ANYTIME, ANYWHERE
ON-DEMAND

Eliminate Paper Warrants


Draft an arrest warrant on any connected device.

Save Time

Eliminate manual paperwork flow. Apply and acquire warrants from any connected device.

Expedited Process

Do your job efficiently and secure in the field or in the office.

Save Money

Reduce staff costs. No more going to the office to type the warrant and then trying to locate a magistrate.



Execute the warrant and get back to work!

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In the Office

Streamline the warranting process and take the waiting game out of the scenario! Eliminate needless time spent entering data and following out of date processes.

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On the Move

Whether you are in the office, on patrol or on scene, the technology follows you enabling you to get the job done in the most expedient manner.

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On the Go

Time counts, minutes matter and waiting is not always the ideal option. Gain efficiencies while on the scene by eliminating paper warrants...move from the dark ages!

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Questions?

The cloud based service utilizes multi-factor authentication and encryption per FBI Security Policy section 5.6.2.2.1, referred to as the Advanced Authentication Requirement for governance when end-users are accessing criminal justice information (CJI). An example would be using a bank debit card (something you have) and your PIN (something you know) to access your account. Additional protective measures include:

  • Account lockout afer 5 unseccesful attempts
  • Monitoring login activites (password changes)
  • Conduct a weekly audit review
  • Actively moderating account management
Art. 2.26. DIGITAL SIGNATURE AND ELECTRONIC DOCUMENTS.

    (a) In this section, "digital signature" means an electronic identifier intended by the person using it to have the same force and effect as the use of a manual signature.
    (b) An electronically transmitted document issued or received by a court or a clerk of the court in a criminal matter is considered signed if a digital signature is transmitted with the document.
      (b-1) An electronically transmitted document is a written document for all purposes and exempt from any additional writing requirement under this code or any other law of this state.
    (c) This section does not preclude any symbol from being valid as a signature under other applicable law, including Section 1.201(39), Business & Commerce Code.
    (d) The use of a digital signature under this section is subject to criminal laws pertaining to fraud and computer crimes, including Chapters 32 and 33, Penal Code.
Added by Acts 1999, 76th Leg., ch. 701, Sec. 1, eff. Aug. 30, 1999.
Amended by:
    Acts 2005, 79th Leg., Ch. 312 (S.B. 611), Sec. 1, eff. June 17, 2005. Acts 2005, 79th Leg., Ch. 312 (S.B. 611), Sec. 2, eff. June 17, 2005.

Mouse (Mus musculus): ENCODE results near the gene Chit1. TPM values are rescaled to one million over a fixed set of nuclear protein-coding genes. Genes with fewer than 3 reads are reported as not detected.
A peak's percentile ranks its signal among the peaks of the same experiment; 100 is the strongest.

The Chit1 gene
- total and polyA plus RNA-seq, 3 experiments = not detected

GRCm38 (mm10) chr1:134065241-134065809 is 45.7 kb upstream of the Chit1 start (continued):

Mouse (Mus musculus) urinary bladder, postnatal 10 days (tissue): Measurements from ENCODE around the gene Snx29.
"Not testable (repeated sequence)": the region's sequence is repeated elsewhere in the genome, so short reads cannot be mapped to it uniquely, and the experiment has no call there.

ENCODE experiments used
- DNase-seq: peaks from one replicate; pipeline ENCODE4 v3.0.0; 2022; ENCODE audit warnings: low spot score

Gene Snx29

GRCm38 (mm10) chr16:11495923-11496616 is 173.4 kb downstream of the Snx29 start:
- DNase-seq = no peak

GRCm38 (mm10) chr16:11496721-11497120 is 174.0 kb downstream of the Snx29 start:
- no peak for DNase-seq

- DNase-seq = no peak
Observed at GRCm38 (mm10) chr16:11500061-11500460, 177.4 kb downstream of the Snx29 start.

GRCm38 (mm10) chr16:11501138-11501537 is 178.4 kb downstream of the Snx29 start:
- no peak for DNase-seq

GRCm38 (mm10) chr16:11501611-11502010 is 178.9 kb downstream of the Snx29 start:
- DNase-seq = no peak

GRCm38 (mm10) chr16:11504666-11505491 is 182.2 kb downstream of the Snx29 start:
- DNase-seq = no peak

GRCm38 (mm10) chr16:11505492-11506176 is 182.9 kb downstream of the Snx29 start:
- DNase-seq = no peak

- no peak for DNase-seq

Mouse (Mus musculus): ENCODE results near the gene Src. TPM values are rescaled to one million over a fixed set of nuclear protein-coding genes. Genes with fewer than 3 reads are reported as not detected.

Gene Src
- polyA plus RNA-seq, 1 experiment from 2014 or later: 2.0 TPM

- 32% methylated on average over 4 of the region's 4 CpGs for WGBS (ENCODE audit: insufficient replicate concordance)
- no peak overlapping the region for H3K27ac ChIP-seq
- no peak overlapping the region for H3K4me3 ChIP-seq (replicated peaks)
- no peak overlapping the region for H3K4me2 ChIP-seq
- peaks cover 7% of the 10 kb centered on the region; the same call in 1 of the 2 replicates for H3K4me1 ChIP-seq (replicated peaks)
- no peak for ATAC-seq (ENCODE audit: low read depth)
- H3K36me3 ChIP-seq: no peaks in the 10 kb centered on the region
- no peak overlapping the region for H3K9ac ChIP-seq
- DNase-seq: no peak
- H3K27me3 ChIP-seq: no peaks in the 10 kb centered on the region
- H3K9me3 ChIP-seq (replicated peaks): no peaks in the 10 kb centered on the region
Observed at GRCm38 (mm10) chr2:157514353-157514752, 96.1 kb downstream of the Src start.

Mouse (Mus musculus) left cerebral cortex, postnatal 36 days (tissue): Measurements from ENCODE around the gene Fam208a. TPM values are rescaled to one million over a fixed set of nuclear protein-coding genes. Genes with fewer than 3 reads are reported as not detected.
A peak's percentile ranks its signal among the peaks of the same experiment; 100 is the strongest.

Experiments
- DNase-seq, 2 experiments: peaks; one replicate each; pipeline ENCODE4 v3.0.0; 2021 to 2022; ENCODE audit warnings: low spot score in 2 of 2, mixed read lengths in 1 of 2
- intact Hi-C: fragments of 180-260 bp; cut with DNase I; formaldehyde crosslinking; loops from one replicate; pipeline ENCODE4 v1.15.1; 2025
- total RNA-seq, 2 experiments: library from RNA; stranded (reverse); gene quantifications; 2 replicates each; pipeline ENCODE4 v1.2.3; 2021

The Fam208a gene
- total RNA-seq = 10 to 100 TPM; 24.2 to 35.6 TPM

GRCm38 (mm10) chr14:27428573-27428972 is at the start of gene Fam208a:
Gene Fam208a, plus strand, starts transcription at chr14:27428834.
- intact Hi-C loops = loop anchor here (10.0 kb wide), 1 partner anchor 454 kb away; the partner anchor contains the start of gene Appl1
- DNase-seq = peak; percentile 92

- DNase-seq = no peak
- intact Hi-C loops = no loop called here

The Uniform Electronic Transactions Act (UETA) allows the use of electronic records and electronic signatures in any transaction, except transactions subject to the Uniform Commercial Code. The fundamental purpose of this act is to remove perceived barriers to electronic commerce.
The UETA is a procedural statute. It does not mandate either electronic signatures or records, but provides a means to effectuate transactions when they are used. The primary objective is to establish the legal equivalence of electronic records and signatures with paper writings and manually-signed signatures.
There are many reasons why every state should adopt the Uniform Electronic Transactions Act.
  • UETA defines and validates electronic signatures. An electronic signature is defined as "an electronic sound, symbol, or process attached to or logically associated with an electronic record and executed or adopted by a person with the intent to sign the electronic record."

  • UETA removes writing and signature requirements which create barriers to electronic transactions.

  • UETA insures that contracts and transactions are not denied enforcement because electronic media are used.

  • UETA insures that courts accept electronic records into evidence.

  • UETA protects against errors by providing appropriate standards for the use of technology to assure party identification.

  • UETA avoids having the selection of medium (paper vs. electronic) govern the outcome of any disputes or disagreements, and it assures that parties have the freedom to select the media for their transactions by agreement.

  • UETA authorizes state governmental entities to create, communicate, receive and store records electronically, and encourages state governmental entities to move to electronic media.

  • Source: Uniform Law Commission
Forty-seven states, the District of Columbia, and the U.S. Virgin Islands have adopted the UETA. However, three states, Illinois, New York, and Washington have yet to adopt it, although each has implemented statues pertaining to electroncic signatures.
Yes, the Electronic Signatures in Global and National Commerce Act (ESIGN) and the UETA state that a signature will not be denied legal effect or enforceability solely because it is in electronic form.
Electronic signatures refer to digital processes that indicate acceptance of an agreement or a record. These types of signatures utilize a variety of methods to authenticate identity. A secure process is used to demonstrate proof and create an audit trail with the final document.
Digital signatures use a certificate-based ID to authenticate the signer's identity. Digital proof occurs due to binding each signature to the document with encryption. Validation is done through trusted certificate authorities (CA).